Want to blow your kid's mind with a sticky, swirly, scientific treat? Just take a look at Nerunerune. A viral hit in the west thanks to its loyal YouTube fan base, the candy remains a staple of confectionaries throughout Japan and a nostalgic memory for many Japanese people in their 30s and 40s.
Nerunerunerune (neru means "to knead") gets its name from all the mixing and kneading required to eat it. As this spooky witch demonstrates from an old commercial, making Nerunerunerune seems simple enough:
1.Add the flour mixture
2.Measure out water with provided plastic piece
3.Mix it up!
4.Then add the liquid sugar formula
5.Mix it up!
6Keep mixing until you feel satisfied.
Nerunerunerune's manufacture, Kracie, was experimenting with powdered beverages and foods as early as 1972, introducing Japanese kids to powdered drinks like Pukapon, Mukumuku and Shibupon. But it is Nerunerunerune that sticks best in most Japanese people's minds.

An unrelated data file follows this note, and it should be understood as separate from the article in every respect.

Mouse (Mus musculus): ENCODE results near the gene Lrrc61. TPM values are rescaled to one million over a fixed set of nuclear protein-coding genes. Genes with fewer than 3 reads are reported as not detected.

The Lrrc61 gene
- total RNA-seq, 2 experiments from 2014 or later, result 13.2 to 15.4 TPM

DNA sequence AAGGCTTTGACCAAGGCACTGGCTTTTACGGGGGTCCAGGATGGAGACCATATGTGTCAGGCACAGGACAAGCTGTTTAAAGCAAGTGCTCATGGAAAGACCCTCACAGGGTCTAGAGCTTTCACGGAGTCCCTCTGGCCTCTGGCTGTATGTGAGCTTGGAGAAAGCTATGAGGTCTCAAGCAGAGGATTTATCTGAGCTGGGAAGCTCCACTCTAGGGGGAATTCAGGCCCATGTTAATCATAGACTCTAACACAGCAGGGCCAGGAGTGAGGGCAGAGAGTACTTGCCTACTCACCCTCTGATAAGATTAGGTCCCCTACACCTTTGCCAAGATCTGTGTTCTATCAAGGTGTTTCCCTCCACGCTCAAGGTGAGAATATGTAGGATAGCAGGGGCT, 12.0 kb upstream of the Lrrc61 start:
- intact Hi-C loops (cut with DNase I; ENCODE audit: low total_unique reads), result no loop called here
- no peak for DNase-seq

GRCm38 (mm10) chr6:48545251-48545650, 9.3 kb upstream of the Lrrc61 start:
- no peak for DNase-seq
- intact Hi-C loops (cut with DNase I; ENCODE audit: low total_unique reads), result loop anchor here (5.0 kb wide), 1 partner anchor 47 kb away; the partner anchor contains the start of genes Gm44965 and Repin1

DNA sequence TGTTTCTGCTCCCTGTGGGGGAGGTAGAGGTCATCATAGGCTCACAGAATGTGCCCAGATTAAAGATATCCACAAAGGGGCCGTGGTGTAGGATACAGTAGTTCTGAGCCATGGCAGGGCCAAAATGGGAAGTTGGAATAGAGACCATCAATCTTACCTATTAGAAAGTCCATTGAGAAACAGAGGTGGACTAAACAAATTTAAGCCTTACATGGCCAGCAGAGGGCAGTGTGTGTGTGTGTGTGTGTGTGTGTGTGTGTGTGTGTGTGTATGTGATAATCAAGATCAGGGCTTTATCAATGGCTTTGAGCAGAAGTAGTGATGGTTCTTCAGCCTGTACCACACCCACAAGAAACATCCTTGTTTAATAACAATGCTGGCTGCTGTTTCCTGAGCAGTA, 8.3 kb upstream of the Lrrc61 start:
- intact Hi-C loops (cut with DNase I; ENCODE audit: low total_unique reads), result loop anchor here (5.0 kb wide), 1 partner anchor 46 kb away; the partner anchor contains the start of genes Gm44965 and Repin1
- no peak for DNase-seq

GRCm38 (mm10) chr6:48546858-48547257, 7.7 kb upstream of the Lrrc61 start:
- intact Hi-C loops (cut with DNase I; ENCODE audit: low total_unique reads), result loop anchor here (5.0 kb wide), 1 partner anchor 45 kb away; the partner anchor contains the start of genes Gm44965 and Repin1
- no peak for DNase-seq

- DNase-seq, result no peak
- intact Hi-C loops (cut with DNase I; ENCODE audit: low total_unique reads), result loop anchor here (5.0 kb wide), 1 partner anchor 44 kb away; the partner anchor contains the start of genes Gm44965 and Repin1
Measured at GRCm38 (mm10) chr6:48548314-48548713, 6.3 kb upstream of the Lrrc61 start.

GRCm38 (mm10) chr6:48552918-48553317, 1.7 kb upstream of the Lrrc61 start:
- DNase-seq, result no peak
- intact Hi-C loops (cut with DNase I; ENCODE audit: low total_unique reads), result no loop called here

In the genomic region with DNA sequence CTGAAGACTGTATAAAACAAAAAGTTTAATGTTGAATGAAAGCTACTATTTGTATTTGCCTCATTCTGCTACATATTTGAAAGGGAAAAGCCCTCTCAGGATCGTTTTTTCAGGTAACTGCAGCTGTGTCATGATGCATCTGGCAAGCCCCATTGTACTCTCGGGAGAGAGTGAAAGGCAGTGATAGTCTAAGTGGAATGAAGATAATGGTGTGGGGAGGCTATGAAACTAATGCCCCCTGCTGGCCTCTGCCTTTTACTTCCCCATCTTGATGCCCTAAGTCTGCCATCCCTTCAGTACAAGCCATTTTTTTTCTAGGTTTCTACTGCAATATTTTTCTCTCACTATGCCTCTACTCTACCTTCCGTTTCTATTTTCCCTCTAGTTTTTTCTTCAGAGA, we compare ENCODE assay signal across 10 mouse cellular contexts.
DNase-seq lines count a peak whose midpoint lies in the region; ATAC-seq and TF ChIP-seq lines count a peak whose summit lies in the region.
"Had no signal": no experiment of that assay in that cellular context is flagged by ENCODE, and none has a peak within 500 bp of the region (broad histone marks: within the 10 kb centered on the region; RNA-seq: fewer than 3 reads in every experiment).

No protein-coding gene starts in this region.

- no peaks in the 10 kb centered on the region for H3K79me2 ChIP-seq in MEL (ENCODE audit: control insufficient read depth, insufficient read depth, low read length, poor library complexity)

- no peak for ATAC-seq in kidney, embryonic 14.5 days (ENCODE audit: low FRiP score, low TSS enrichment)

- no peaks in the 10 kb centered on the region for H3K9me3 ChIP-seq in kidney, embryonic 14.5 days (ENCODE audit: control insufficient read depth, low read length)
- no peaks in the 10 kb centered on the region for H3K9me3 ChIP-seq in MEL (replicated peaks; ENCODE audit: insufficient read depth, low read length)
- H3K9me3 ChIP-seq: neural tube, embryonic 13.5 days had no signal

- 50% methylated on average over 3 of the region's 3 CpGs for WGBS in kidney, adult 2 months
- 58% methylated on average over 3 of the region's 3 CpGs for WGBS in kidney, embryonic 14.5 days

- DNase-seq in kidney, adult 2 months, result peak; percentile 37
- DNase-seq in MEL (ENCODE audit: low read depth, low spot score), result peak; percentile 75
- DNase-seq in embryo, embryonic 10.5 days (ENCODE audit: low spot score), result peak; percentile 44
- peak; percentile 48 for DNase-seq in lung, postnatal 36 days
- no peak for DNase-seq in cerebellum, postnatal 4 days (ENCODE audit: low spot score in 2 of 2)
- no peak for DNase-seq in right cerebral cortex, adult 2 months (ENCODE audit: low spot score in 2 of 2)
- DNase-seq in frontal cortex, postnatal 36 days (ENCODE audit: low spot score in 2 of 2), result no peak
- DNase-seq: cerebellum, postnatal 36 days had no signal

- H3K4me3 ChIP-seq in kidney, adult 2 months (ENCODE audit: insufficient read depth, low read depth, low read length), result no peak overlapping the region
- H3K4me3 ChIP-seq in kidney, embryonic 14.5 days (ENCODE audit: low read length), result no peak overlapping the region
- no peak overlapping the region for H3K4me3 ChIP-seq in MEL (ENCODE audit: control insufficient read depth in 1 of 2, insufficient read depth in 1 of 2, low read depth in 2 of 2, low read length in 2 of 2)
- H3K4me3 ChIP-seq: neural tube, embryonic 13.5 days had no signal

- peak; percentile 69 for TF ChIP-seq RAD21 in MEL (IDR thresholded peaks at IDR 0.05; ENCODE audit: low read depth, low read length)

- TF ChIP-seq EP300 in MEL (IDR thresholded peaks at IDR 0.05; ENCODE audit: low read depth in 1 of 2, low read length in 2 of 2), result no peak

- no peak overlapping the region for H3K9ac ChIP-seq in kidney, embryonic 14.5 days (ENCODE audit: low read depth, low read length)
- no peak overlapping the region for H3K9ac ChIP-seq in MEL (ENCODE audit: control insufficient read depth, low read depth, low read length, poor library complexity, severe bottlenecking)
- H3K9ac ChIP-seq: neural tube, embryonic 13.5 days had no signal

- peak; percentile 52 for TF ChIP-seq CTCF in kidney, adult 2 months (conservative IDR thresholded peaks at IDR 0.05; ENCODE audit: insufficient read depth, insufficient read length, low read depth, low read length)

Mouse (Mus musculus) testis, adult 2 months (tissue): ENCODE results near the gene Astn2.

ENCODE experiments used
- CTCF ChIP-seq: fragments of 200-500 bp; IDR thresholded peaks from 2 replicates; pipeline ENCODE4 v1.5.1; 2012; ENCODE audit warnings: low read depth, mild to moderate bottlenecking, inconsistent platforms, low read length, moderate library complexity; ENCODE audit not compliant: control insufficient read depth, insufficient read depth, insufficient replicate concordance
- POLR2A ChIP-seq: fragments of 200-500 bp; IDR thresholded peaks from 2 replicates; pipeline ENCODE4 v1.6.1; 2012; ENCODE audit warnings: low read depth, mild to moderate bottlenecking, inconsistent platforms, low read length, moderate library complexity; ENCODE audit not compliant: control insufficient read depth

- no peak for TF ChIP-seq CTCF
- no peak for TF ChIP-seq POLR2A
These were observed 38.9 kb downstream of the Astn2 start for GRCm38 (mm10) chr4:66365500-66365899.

For one, the name is awesome. Apparently the researchers at Kracie were debating long into the night as to whether to name the sweet Nerunerune or Nerunerunerune. Ultimately, the team opted for the later, believing the longer name to have a better lasting impact in kids' memories.
Of course, it is not just the name that makes Nerunerunerune so memorable, but the science behind it. Citric acid, baking powder and baking soda reacts with carbon dioxide, egg whites, and polysaccharide thickener, resulting in Nerunerunerune's characteristic thick, sticky texture. Constant additions of new flavors like peach pudding and plum cookie keep Nerunerune fresh in consumers' minds.
Add effective marketing campaign of fun, wacky commercials to children's daytime TV programming, and Nerunerunerune has all the makings of a successful candy.
Here's another snippet of that spooky witch, now updated for the 2000s
She's still got it!
Feeling adventurous? A quick Google search and you should find a willing importer (hint: Amazon!) for all your Nerunerunerune needs! Happy slurping!